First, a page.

Particularly nasty are the 'calorie companies' - organisations that have the ability to manufacture crops in large supply: but their crops are sterile, so you always need to go back for more. That is if bugs and plagues 'weevils' and 'blister rust' do not get them. Much dirty, violent dealing in support of this activity (see his story The Calorie Man) and there are mentions of it going horribly wrong in other countries. One of the questions this raises is how they manage to stay around - why, with such hatred of them, are the calorie men and women not mercilessly hunted and slaughtered. The only intimations you get of this are economic power, based in the USA.
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113 of 128 people found the following review helpful By William A. Greiner on September 30, 2009
Format: Hardcover Verified Purchase
It is hard to follow up the review by Blue Tyson...it covers the book very well so I will try not to repeat it.
As a reader of SF for many years,it is a rare moment that a book comes along that is shocking in its originality.
This a story set in a bleak world, but a world with hope as the characters struggle to find meaning and a future in this world.This is a world of corporate domination as groups fight for what is left in a decaying world.
But if anything ...this books central core is what it means to be human. That to be human is to make choices you may not like and that these choices define you for who you are.These characters must make those choices and that is what really makes this book great.
Be warned...this book does leave open a possible sequel but this book in itself is a stand alone story. Major plots are resolved in the end...but there are some questions to be answered.I have a feeling there is more to come.
This an author to watch...the only author that comes close to comparison is Ian McDonald.
This book is a must for all SF fans..enjoy and join me in hopefully a short wait for the next book.
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81 of 93 people found the following review helpful By Andrew Liptak on October 6, 2009
Format: Hardcover Verified Purchase
Paolo Bacigalupi's debut novel The Windup Girl is a frightening, realistic and brilliant look at the near future of the world. Taking place in Thailand at some point in the future, Bacigalupi paints a picture of a world that is caught between several major problems: climate change has affected the lives of many people around the world, and in turn, has brought a rise in global agricultural corporations, and global energy resources have been depleted, forcing major changes in the way people live their lives, and how a world-wide economy functions with different resources. Corporations have run amok with trying to maintain their profit margins, and released a number of plagues upon the world that devastated the planet's ecology upon which we all depend, and because of their actions, remain just a single step ahead of the latest mutation of blister rust and other assorted plagues. Thailand is a country that has thus far weathered the storm - the Royal government has maintained a fierce isolationist policy to keep the country from succumbing. As a result, Thailand has a precious resource that western companies desperately want: a genebank, containing thousands of new strains of crops that could be utilized to combat the ongoing struggle against plagues and hunger world-wide.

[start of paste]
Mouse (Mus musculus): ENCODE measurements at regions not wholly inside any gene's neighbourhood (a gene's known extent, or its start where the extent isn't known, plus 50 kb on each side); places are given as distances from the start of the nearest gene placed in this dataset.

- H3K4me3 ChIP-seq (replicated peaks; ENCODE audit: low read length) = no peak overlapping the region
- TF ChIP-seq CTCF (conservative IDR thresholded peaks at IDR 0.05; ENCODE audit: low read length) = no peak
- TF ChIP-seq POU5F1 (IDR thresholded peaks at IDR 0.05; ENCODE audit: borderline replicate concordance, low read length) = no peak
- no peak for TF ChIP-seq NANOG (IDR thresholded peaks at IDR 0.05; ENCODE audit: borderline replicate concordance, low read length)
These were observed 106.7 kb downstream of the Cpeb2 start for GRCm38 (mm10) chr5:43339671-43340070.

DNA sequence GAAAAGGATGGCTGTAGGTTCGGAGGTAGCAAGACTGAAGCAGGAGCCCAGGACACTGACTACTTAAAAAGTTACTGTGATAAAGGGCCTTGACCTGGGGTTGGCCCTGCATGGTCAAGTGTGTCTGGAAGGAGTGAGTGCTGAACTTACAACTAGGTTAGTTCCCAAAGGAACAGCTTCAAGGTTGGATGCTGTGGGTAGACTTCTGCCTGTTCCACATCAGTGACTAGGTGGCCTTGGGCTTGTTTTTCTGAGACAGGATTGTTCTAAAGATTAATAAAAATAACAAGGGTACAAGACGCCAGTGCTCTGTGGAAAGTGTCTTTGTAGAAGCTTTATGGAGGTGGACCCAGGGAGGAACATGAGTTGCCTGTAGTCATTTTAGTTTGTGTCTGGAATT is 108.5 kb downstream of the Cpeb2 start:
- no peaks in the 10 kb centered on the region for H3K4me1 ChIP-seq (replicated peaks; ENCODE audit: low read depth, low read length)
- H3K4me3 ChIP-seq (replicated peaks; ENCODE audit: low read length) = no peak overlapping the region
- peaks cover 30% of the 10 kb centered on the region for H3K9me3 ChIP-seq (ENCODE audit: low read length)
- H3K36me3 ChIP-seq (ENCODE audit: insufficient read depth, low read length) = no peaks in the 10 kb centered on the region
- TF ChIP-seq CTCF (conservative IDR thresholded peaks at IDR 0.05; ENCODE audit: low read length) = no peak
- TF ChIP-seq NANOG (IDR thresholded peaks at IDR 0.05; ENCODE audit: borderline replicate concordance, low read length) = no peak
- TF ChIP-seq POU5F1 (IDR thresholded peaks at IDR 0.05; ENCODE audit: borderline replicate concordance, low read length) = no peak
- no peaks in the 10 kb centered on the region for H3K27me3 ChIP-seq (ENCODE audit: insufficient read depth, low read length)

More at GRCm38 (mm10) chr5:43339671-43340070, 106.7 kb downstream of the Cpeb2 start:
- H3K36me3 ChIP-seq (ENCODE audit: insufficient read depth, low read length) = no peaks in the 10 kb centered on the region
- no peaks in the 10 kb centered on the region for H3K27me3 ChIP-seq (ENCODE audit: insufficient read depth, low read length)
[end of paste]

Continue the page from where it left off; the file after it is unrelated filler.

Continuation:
The story follows several discrete storylines and characters, each with their own motivations and demons. Anderson is a `calorie man', a westerner who ostensibly manages a factory that manufactures kink-springs, a renewable power source. Jaidee is a member of the Environmental Ministry, tasked with maintaining a barrier between Thailand and the rest of the world and the dangers that it poses.
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55 of 67 people found the following review helpful By Giles Gammage on July 5, 2010
Format: Paperback Verified Purchase
Dirigibles. I knew we were in trouble as soon as the story introduced dirigibles. They've become a sort of billboard for an entire class of bloated speculative fiction, an all-too literal metaphor for lardy, lumbering stories flogging thinly-veiled allegories of modern ills--Goodyear blimps for the beard-and-ponytail set. My advice to authors is, you see a zeppelin lumbering into the airspace over one of your stories, show no mercy--shoot that sucker down. Kill your darlings, as Faulkner said. You'll be glad you did.

Mr Bacigalupi's novel has rightly won praise and awards for its original blend of futurism and steampunk, a kind of retro-future that preys on modern fears, but the whole structure is a bit like a dirigible itself--the impressive-looking frame mostly just holds a tub of gas.

"The Windup Girl" is set in Thailand, in a near-future where pretty much every bad thing you're worried about happening, happened. It's a kind of scrapbook of apocalyptic newspaper headlines. Oil and gas have run out, leaving civilization dependent on muscle power and a bit of coal (peak oil fears, check!). Airplanes and cars have gone the way of dinosaurs and mammoths, which is ironic, since thanks to genetic engineering, mammoths ("megadonts", sorry) are back in fashion as a source of muscle. Oh yeah, zeppelins are back in too. Sigh.

Speaking of genetic engineering, geneticists at a "calorie companies", a bunch of evil corporations located in Des Moines for some strange reason, have deliberately created super-parasites and crop blights, to wipe out the world's food sources and make everyone dependent on their genetically-modified (GM) products (GM food fears, check! Large, faceless company fears, check! Fears of Midwestern states, che--wait, what?!).